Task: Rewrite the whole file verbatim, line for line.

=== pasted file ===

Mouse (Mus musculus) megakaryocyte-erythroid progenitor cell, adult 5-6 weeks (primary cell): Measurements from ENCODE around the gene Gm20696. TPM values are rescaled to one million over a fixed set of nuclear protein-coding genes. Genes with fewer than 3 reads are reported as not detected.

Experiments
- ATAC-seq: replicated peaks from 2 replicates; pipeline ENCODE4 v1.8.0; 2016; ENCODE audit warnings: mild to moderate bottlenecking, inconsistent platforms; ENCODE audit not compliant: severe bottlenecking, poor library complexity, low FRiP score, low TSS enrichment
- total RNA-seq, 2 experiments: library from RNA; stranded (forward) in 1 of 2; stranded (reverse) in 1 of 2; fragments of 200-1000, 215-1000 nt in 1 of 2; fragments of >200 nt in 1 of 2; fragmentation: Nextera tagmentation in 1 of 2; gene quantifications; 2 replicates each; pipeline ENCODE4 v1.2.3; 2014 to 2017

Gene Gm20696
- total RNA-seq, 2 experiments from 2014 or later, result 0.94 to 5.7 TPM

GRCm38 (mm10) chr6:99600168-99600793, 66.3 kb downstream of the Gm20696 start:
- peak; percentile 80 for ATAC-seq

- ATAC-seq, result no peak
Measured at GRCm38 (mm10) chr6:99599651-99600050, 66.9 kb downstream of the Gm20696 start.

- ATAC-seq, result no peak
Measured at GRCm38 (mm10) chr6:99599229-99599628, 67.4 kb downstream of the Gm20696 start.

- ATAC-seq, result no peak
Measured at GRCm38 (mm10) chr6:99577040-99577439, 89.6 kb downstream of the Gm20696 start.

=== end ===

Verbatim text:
Mouse (Mus musculus) megakaryocyte-erythroid progenitor cell, adult 5-6 weeks (primary cell): Measurements from ENCODE around the gene Gm20696. TPM values are rescaled to one million over a fixed set of nuclear protein-coding genes. Genes with fewer than 3 reads are reported as not detected.

Experiments
- ATAC-seq: replicated peaks from 2 replicates; pipeline ENCODE4 v1.8.0; 2016; ENCODE audit warnings: mild to moderate bottlenecking, inconsistent platforms; ENCODE audit not compliant: severe bottlenecking, poor library complexity, low FRiP score, low TSS enrichment
- total RNA-seq, 2 experiments: library from RNA; stranded (forward) in 1 of 2; stranded (reverse) in 1 of 2; fragments of 200-1000, 215-1000 nt in 1 of 2; fragments of >200 nt in 1 of 2; fragmentation: Nextera tagmentation in 1 of 2; gene quantifications; 2 replicates each; pipeline ENCODE4 v1.2.3; 2014 to 2017

Gene Gm20696
- total RNA-seq, 2 experiments from 2014 or later, result 0.94 to 5.7 TPM

GRCm38 (mm10) chr6:99600168-99600793, 66.3 kb downstream of the Gm20696 start:
- peak; percentile 80 for ATAC-seq

- ATAC-seq, result no peak
Measured at GRCm38 (mm10) chr6:99599651-99600050, 66.9 kb downstream of the Gm20696 start.

- ATAC-seq, result no peak
Measured at GRCm38 (mm10) chr6:99599229-99599628, 67.4 kb downstream of the Gm20696 start.

- ATAC-seq, result no peak
Measured at GRCm38 (mm10) chr6:99577040-99577439, 89.6 kb downstream of the Gm20696 start.